in early 1871, with M.P. Hillyer, proprietor.

 

1900’s

In June 1900, the bank was incorporated and the name changed to the Kendall State Bank.

Ross W. Ferguson began his association with Kendall State Bank in 1920.

A.D. Kendall died May 11, 1923.

R.W. Ferguson became president of the Kendall State Bank, June 15, 1923.

The First National Bank opened for business Sept. 4, 1920, with George W. McCoy, president. The bank was located at 312 Broadway (now the vacant lot west of the Valley Falls Historical Society Museum and formerly the sight of the Valley Falls Vindicator).

The bank flourished until the late 1920’s, when hard times were beginning to prevail.

The Citizens State Bank moved to the Masonic building Aug. 25, 1903. 
Dr. Gephart died Aug. 12, 1927, and was succeeded as president of the bank by his son Charles T. Gephart, who has been cashier since January 1907.

Failing eyesight prompted Charles Gephart to retire in 1947. 

F.F. Hurst became president of the bank Jan. 6, 1947.

 

Rufus H. Crosby purchased the building, 
furniture, fixtures, and good will of the 
Valley Bank and Savings Institution 
Feb. 6, 1879.

 

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A.D. Kendall purchased the Valley Falls 
Bank of Deposit Jan. 7, 1892.

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H.D. Wyatt entered the Citizens State Bank Aug. 1, 1947, and was elected vice president and cashier. In October 1947, the board made application to the FDIC for insurance on depositor’s accounts.

During 1955, a new bank building was erected at 406 Broadway, opening for business in the new location Dec. 3, 1955. (Two buildings west of the Masonic building).

F.F. Hurst died Sept. 1, 1956.

H.D. Wyatt was elected president of the Citizens State Bank Oct. 9, 1956.

On Jan. 15, 1965, the board of directors voted to approve a merger of the Citizens State Bank to the Kendall State Bank. Approval was received April 15, 1965, with the actual consolidation occurring April 24, 1965. Safe deposit boxes were also moved to the Kendall State Bank.

The First National Bank opened 
for business Sept. 4, 1920

The stockholders agreed, with one dissent, to liquidate the First National Bank. The assets were absorbed by the Kendall State Bank July 7, 1931.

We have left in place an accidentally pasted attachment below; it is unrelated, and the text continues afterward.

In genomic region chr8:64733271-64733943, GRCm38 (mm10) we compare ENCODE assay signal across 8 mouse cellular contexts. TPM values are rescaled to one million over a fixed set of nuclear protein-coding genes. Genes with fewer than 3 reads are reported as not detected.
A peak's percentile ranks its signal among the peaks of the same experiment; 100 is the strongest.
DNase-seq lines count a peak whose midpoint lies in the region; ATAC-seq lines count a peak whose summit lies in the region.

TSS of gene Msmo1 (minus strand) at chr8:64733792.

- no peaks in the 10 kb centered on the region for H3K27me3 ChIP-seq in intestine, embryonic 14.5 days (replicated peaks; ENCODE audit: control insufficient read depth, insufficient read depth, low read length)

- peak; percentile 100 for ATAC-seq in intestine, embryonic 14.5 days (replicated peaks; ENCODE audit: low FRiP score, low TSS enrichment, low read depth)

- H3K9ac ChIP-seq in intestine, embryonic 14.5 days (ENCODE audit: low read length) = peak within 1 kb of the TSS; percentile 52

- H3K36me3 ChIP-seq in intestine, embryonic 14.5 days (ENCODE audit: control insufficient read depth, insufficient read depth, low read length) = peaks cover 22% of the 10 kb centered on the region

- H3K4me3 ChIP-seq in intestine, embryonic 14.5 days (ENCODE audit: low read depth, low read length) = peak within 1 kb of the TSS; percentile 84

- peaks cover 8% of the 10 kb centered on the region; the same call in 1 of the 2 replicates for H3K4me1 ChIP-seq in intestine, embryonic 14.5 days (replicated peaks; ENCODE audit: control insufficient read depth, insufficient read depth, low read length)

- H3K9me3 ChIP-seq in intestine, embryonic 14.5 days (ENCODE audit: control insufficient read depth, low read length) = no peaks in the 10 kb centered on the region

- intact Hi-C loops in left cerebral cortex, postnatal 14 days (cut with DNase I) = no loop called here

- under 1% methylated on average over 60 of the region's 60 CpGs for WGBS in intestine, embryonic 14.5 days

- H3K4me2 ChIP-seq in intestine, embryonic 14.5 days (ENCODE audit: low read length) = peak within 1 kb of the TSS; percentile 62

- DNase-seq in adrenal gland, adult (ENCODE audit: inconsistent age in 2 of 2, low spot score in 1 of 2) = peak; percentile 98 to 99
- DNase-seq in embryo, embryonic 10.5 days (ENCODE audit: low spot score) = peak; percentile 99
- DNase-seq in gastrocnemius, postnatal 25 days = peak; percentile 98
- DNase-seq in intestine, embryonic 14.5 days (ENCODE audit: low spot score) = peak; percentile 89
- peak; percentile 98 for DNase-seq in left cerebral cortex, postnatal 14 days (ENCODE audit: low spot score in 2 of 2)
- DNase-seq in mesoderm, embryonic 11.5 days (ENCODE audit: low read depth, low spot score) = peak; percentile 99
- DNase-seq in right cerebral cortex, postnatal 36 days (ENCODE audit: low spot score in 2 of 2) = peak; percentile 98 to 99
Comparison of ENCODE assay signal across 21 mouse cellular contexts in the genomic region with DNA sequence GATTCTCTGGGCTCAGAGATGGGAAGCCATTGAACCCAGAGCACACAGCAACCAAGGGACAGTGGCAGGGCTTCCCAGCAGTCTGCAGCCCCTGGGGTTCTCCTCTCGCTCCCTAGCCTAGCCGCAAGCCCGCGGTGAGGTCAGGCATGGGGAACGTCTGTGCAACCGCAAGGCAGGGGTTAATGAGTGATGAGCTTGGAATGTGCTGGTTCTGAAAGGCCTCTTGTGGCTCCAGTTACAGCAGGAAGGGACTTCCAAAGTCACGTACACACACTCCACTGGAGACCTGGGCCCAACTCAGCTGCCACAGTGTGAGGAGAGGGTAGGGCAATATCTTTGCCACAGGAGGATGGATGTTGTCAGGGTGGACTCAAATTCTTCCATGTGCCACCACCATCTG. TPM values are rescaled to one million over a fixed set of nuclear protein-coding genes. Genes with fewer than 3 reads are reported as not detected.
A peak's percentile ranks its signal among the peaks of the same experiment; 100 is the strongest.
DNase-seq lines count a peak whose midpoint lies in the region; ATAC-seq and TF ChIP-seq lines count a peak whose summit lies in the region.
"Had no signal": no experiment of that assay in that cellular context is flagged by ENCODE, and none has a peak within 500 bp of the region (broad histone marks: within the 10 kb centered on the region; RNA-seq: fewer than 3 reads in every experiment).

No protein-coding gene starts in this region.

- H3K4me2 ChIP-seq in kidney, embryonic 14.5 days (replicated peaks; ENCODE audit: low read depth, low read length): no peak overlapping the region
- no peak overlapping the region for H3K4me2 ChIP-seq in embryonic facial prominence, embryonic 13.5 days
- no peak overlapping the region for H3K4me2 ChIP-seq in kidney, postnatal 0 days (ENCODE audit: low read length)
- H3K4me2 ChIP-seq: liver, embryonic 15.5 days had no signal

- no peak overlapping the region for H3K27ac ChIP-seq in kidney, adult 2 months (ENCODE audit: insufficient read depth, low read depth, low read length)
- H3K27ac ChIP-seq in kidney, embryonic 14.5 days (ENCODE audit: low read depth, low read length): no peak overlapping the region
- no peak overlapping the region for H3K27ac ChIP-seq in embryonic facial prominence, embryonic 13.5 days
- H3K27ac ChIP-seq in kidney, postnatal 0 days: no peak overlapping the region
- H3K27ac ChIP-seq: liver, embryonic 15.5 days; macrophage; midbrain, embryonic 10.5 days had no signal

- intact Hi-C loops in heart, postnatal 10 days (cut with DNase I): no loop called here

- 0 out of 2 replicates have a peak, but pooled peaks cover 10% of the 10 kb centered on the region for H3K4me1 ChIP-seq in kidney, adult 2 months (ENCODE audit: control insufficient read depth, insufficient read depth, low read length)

April 15, 1946, application for membership in the FDIC was made. Approval was effective Aug. 16, 1946.

H.D. Wyatt was employed Jan. 16, 1947. Wyatt resigned Aug. 1, 1947, having purchased an interest in the Citizens State Bank.

Robert E. Simpson was hired as a teller, Aug. 1, 1947. He was elected a director Jan. 11, 1949.

Lida G. Goodrich retired Jan. 10, 1959, after a career of 67 years with Kendall State Bank.

Florence Bill, assistant cashier, retired Oct. 1, 1963 after almost 45 years with the bank.

Robert E. Simpson was elected president of the Kendall State Bank in June 1964.

Kendall State Bank and Citizens State Bank were consolidated April 24, 1965.

Ross W. Ferguson died April 15, 1970.

Robert E. Simpson resigned Sept. 14, 1970
September 17, 1970, H.D. Wyatt purchased controlling interest in the bank and assumed the presidency.

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Throughout the years, the bank acquired 
two business buildings east of the Kendall 
State Bank and by 1973 occupied three 
buildings on the southeast corner of Broadway 
and Sycamore streets.

Duane M. Stoskopf and Geraldine Hollingsworth purchased the controlling interest in the Kendall State Bank Dec. 5, 1970. Duane M. Stoskopf was elected President and Chief Executive Officer. Management duties were to begin Feb. 1, 1971.

Throughout the years, the bank acquired two business buildings east of the Kendall State Bank and by 1973 occupied three buildings on the southeast corner of Broadway and Sycamore streets.

From 1965 through 1975, Kendall State Bank purchased all the business buildings on the northeast half block of Fourth and Broadway. A new bank building was erected on the grounds in 1975, opening in the new location Nov. 11, 1975.

 

   

The Kendall State Bank purchased 
the failed Bank of Nortonville, May 
1, 1986 and opened as a branch of